The Eclipse SDK includes the Eclipse Java development tools (JDT), offering an IDE with a built-in incremental Java compiler and a full model of the Java source files. This allows for advanced refactoring techniques and code analysis. The IDE also makes use of a workspace, in this case a set of metadata over a flat filespace allowing external file modifications as long as the corresponding workspace "resource" is refreshed afterwards.

Eclipse implements the graphical control elements of the Java toolkit called SWT, whereas most Java applications use the Java standard Abstract Window Toolkit (AWT) or Swing. Eclipse's user interface also uses an intermediate graphical user interface layer called JFace, which simplifies the construction of applications based on SWT. Eclipse was made to run on Wayland during a GSoC-Project in 2014.[32]

Language packs being developed by the "Babel project" provide translations into over a dozen natural languages.[33]

Eclipse provides the Rich Client Platform (RCP) for developing general purpose applications. The following components constitute the rich client platform:

Examples of rich client applications based on Eclipse are:

Eclipse supports development for Tomcat, GlassFish and many other servers and is often capable of installing the required server (for development) directly from the IDE. It supports remote debugging, allowing the user to watch variables and step through the code of an application that is running on the attached server.

The Eclipse Web Tools Platform (WTP) project is an extension of the Eclipse platform with tools for developing Web and Java EE applications. It includes source and graphical editors for a variety of languages, wizards and built-in applications to simplify development, and tools and APIs to support deploying, running, and testing apps.[34]

The Modeling project contains all the official projects of the Eclipse Foundation focusing on model-based development technologies. They are all compatible with the Eclipse Modeling Framework created by IBM. Those projects are separated in several categories: Model Transformation, Model Development Tools, Concrete Syntax Development, Abstract Syntax Development, Technology and Research, and Amalgam.

Model Transformation projects uses EMF based models as an input and produce either a model or text as an output. Model to model transformation projects includes ATL, an open source transformation language and toolkit used to transform a given model or to generate a new model from a given EMF model. Model to text transformation projects contains Acceleo, an implementation of MOFM2T, a standard model to text language from the OMG. Acceleo is an open source code generator that can generate any textual language (Java, PHP, Python, etc.) from EMF based models defined with any metamodel (UML, SysML, etc.).

Model Development Tools projects are implementations of modeling standard used in the industry like UML or OCL and their toolkit. Among those projects can be found implementations of the following standards:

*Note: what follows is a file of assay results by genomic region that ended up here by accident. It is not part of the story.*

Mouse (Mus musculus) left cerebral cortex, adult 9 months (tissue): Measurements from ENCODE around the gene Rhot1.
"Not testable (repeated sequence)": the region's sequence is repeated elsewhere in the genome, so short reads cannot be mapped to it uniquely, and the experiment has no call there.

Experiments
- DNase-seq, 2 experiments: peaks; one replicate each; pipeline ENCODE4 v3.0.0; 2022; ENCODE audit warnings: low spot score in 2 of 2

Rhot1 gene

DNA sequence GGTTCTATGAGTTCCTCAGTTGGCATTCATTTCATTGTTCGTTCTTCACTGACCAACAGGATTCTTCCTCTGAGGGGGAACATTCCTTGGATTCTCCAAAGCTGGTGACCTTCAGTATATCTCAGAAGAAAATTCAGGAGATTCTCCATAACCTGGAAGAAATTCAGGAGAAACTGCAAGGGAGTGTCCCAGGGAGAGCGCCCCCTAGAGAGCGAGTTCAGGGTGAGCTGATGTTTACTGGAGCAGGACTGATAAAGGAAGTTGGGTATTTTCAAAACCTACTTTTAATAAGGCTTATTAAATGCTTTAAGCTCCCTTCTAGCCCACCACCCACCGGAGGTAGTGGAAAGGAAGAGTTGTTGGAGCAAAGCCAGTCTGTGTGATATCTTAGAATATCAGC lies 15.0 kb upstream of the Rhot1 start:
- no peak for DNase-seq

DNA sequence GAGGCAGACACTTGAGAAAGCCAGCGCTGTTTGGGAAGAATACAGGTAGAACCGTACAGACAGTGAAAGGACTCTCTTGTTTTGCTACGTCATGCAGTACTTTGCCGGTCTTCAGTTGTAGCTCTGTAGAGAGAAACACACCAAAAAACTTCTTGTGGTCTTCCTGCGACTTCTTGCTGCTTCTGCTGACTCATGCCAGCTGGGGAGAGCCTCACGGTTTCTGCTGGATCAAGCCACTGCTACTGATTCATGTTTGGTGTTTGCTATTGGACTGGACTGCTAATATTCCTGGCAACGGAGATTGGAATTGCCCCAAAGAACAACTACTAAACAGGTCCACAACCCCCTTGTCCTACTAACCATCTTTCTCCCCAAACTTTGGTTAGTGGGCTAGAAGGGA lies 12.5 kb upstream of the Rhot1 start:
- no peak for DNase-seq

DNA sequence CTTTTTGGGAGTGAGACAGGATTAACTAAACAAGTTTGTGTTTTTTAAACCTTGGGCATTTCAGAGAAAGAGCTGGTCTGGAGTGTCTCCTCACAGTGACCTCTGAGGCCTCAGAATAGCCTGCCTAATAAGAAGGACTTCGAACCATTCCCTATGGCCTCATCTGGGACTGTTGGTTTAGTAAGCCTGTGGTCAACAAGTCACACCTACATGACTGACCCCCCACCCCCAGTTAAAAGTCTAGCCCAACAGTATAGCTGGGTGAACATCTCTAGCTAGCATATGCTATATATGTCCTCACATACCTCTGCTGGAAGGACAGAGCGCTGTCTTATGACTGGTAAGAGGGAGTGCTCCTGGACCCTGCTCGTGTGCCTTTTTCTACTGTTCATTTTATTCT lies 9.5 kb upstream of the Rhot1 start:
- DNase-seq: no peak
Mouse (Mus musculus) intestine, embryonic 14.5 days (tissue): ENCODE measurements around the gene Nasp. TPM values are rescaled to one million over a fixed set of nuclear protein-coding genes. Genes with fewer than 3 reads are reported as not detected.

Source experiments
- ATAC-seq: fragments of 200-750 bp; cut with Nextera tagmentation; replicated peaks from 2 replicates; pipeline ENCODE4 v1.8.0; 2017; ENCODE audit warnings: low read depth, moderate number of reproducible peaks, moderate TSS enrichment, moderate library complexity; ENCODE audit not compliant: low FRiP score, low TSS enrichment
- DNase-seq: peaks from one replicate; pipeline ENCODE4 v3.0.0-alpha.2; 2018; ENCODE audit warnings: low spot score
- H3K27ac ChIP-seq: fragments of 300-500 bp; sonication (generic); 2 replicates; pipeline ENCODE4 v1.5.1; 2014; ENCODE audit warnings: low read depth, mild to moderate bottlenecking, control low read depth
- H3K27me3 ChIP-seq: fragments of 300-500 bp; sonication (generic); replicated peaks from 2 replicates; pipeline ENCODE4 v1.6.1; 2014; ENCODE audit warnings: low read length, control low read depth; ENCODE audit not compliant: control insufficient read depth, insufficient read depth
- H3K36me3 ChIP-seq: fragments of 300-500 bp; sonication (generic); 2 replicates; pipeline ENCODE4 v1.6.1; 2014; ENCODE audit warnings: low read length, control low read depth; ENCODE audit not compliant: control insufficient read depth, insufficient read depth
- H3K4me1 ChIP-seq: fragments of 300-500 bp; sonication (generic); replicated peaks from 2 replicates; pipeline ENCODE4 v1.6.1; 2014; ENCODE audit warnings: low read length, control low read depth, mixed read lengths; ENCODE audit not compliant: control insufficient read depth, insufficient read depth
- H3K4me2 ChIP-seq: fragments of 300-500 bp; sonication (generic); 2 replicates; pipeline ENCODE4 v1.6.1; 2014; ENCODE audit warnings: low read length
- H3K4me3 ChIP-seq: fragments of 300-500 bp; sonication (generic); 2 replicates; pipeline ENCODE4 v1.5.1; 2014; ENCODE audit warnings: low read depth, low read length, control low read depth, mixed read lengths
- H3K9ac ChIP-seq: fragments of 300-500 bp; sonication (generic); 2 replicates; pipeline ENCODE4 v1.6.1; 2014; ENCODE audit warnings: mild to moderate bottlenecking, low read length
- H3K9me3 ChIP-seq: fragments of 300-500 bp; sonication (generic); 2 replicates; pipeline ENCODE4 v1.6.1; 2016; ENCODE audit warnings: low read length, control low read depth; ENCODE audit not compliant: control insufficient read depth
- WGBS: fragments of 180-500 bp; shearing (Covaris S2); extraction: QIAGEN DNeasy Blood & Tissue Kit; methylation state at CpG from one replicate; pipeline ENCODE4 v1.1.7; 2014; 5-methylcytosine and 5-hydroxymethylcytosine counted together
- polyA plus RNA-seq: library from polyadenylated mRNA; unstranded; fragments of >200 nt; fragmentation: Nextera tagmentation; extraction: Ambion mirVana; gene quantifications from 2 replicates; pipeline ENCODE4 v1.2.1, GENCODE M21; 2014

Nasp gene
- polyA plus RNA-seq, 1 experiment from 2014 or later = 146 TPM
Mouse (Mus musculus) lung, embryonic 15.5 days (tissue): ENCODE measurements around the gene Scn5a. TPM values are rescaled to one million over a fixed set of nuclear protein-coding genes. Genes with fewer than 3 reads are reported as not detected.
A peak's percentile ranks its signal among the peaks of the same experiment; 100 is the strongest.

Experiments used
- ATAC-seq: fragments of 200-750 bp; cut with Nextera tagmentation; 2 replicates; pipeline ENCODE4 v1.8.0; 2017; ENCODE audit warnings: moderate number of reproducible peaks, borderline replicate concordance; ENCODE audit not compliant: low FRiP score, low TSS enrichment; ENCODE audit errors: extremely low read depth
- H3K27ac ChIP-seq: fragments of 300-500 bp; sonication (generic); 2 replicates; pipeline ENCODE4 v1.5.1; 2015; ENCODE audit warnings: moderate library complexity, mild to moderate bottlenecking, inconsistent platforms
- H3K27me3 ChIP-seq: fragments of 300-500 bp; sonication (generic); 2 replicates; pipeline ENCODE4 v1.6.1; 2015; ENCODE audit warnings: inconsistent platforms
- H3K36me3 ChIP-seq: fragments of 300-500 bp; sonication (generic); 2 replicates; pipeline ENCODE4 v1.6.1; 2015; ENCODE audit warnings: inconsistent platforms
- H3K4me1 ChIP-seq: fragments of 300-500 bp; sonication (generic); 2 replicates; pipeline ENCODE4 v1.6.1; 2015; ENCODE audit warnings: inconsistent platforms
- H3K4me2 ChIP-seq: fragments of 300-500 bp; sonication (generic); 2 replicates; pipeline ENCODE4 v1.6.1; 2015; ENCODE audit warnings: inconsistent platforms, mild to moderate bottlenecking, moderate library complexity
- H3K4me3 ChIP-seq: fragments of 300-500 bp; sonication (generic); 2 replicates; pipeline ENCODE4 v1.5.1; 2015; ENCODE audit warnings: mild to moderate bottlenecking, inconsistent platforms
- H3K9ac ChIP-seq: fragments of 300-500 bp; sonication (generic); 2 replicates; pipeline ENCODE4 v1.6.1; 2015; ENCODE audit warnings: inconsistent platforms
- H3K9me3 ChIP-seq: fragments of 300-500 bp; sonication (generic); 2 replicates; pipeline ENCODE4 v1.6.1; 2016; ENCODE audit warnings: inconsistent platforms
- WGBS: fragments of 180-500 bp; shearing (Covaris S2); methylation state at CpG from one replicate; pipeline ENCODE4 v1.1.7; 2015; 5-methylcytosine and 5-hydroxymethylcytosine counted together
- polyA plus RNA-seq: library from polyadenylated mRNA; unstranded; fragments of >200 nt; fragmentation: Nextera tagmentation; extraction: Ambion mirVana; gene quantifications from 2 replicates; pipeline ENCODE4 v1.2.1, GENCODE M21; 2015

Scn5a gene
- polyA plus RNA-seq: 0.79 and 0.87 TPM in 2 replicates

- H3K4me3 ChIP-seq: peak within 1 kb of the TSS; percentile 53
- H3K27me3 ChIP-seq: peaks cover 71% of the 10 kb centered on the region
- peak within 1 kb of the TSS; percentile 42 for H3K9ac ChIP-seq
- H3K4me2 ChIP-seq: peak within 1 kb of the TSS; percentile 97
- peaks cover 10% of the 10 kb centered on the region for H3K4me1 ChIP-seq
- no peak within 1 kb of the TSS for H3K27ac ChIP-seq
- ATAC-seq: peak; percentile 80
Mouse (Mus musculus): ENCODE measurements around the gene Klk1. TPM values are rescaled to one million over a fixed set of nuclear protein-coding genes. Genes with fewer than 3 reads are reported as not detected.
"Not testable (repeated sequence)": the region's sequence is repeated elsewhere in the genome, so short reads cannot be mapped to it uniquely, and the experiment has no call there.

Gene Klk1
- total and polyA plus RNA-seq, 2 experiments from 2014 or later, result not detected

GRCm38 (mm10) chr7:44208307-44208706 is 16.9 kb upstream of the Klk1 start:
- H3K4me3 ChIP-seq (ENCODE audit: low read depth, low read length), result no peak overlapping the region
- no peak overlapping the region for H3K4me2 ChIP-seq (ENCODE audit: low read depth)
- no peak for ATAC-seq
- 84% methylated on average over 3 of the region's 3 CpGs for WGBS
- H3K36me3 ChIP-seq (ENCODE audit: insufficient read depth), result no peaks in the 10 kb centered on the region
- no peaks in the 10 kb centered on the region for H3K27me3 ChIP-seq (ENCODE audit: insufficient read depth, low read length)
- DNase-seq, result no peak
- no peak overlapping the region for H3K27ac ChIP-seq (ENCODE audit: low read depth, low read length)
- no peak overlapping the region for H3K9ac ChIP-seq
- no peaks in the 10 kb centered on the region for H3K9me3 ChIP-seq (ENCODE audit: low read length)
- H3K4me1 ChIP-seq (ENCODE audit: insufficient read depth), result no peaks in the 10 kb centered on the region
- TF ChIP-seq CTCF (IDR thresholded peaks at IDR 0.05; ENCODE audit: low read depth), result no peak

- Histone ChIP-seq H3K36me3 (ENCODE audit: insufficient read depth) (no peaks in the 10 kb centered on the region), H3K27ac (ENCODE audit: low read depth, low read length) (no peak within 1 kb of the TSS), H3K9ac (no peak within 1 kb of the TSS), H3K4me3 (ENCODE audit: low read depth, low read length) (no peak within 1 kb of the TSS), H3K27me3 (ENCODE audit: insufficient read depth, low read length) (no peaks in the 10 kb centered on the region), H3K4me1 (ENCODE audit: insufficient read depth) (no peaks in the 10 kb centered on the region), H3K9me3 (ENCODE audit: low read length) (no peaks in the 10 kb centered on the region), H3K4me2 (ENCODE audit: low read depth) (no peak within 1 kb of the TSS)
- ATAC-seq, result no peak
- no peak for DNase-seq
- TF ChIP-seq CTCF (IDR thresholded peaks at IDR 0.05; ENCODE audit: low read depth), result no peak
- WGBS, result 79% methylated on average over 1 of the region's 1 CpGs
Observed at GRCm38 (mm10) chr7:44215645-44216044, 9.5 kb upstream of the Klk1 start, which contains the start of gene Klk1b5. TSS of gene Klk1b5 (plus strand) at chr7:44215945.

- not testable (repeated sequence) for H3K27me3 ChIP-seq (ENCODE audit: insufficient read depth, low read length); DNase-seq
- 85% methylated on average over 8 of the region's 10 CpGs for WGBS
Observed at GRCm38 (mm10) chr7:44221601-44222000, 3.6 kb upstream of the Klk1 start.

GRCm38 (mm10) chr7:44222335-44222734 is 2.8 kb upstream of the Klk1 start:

The Concrete Syntax Development project contains the Graphical Modeling Framework, an Eclipse-based framework dedicated to the graphical representation of EMF based models.[citation needed]

The Abstract Syntax Development project hosts the Eclipse Modeling Framework, core of most of the modeling project of the Eclipse Foundation and the framework available for EMF like CDO, EMF query or EMF validation.

Technology and Research projects are prototypes of Modeling project, this project is used to host all the modeling projects of the Eclipse Foundation during their incubation phase.[citation needed]

Amalgam provides the packaging and integration between all the available modeling tools for the Eclipse package dedicated to modeling tools.[35]

Eclipse supports a rich selection of extensions, adding support for Python via pydev, Android development via Google's ADT, JavaFX support via e(fx)clipse, and many others at the Eclipse Marketplace, as well as JavaScript and jQuery. Valable is a Vala plug-in for Eclipse.[36]

A number of alternative distributions exist in the Eclipse project.

The PHP (PHP hypertext Preprocessor) Development Tools project provides a PHP Development Tools framework for the Eclipse platform. The project encompasses all development components, including code-completion, develop PHP and facilitate extensibility. It leverages the existing Eclipse Web Tools Platform (WTP) and Dynamic Languages Toolkit (DLTK).[37]

Android Development Tools (ADT) is a Google-provided plugin for the Eclipse IDE that is designed to provide an integrated environment in which to build Android applications. ADT extends the capabilities of Eclipse to let developers set up new Android projects, create an application UI, add packages based on the Android Framework API, debug their applications using the Android SDK tools, and export signed (or unsigned) .apk files in order to distribute their applications. It is free download. It was the official IDE for Android but was replaced by Android Studio (based on IntelliJ IDEA Community Edition).[38]